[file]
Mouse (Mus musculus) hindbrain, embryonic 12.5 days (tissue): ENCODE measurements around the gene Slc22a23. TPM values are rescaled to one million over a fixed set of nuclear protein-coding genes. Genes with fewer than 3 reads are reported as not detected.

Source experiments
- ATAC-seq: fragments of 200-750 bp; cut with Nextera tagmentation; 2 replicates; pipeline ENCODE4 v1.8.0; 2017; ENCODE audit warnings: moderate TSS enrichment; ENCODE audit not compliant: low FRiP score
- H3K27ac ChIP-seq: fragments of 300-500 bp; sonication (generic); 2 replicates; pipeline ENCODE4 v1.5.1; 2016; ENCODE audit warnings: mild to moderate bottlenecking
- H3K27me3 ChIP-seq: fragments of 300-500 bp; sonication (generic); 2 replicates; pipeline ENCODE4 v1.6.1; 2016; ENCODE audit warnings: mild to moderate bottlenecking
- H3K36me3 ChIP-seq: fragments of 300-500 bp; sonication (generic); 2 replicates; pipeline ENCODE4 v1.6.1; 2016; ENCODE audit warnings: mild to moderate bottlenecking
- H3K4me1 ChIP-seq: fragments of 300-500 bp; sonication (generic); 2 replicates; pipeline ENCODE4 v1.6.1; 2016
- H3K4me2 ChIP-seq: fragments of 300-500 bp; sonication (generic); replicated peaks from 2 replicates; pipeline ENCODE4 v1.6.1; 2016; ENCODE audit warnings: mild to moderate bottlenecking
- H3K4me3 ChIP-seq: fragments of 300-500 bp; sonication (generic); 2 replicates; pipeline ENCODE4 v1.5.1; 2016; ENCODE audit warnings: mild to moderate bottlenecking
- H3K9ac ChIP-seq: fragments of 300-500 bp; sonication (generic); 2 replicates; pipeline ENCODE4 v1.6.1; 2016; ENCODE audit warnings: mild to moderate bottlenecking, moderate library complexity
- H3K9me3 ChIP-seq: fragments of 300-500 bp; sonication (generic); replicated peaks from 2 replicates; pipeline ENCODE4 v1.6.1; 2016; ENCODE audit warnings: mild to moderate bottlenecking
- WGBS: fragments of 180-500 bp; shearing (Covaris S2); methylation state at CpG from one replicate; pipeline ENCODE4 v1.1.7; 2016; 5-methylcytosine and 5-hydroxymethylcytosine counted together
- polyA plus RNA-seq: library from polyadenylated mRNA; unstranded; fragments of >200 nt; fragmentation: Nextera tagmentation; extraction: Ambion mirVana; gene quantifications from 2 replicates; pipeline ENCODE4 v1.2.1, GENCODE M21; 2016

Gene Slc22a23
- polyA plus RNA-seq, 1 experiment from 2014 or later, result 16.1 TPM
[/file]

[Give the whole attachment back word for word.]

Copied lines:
Mouse (Mus musculus) hindbrain, embryonic 12.5 days (tissue): ENCODE measurements around the gene Slc22a23. TPM values are rescaled to one million over a fixed set of nuclear protein-coding genes. Genes with fewer than 3 reads are reported as not detected.

Source experiments
- ATAC-seq: fragments of 200-750 bp; cut with Nextera tagmentation; 2 replicates; pipeline ENCODE4 v1.8.0; 2017; ENCODE audit warnings: moderate TSS enrichment; ENCODE audit not compliant: low FRiP score
- H3K27ac ChIP-seq: fragments of 300-500 bp; sonication (generic); 2 replicates; pipeline ENCODE4 v1.5.1; 2016; ENCODE audit warnings: mild to moderate bottlenecking
- H3K27me3 ChIP-seq: fragments of 300-500 bp; sonication (generic); 2 replicates; pipeline ENCODE4 v1.6.1; 2016; ENCODE audit warnings: mild to moderate bottlenecking
- H3K36me3 ChIP-seq: fragments of 300-500 bp; sonication (generic); 2 replicates; pipeline ENCODE4 v1.6.1; 2016; ENCODE audit warnings: mild to moderate bottlenecking
- H3K4me1 ChIP-seq: fragments of 300-500 bp; sonication (generic); 2 replicates; pipeline ENCODE4 v1.6.1; 2016
- H3K4me2 ChIP-seq: fragments of 300-500 bp; sonication (generic); replicated peaks from 2 replicates; pipeline ENCODE4 v1.6.1; 2016; ENCODE audit warnings: mild to moderate bottlenecking
- H3K4me3 ChIP-seq: fragments of 300-500 bp; sonication (generic); 2 replicates; pipeline ENCODE4 v1.5.1; 2016; ENCODE audit warnings: mild to moderate bottlenecking
- H3K9ac ChIP-seq: fragments of 300-500 bp; sonication (generic); 2 replicates; pipeline ENCODE4 v1.6.1; 2016; ENCODE audit warnings: mild to moderate bottlenecking, moderate library complexity
- H3K9me3 ChIP-seq: fragments of 300-500 bp; sonication (generic); replicated peaks from 2 replicates; pipeline ENCODE4 v1.6.1; 2016; ENCODE audit warnings: mild to moderate bottlenecking
- WGBS: fragments of 180-500 bp; shearing (Covaris S2); methylation state at CpG from one replicate; pipeline ENCODE4 v1.1.7; 2016; 5-methylcytosine and 5-hydroxymethylcytosine counted together
- polyA plus RNA-seq: library from polyadenylated mRNA; unstranded; fragments of >200 nt; fragmentation: Nextera tagmentation; extraction: Ambion mirVana; gene quantifications from 2 replicates; pipeline ENCODE4 v1.2.1, GENCODE M21; 2016

Gene Slc22a23
- polyA plus RNA-seq, 1 experiment from 2014 or later, result 16.1 TPM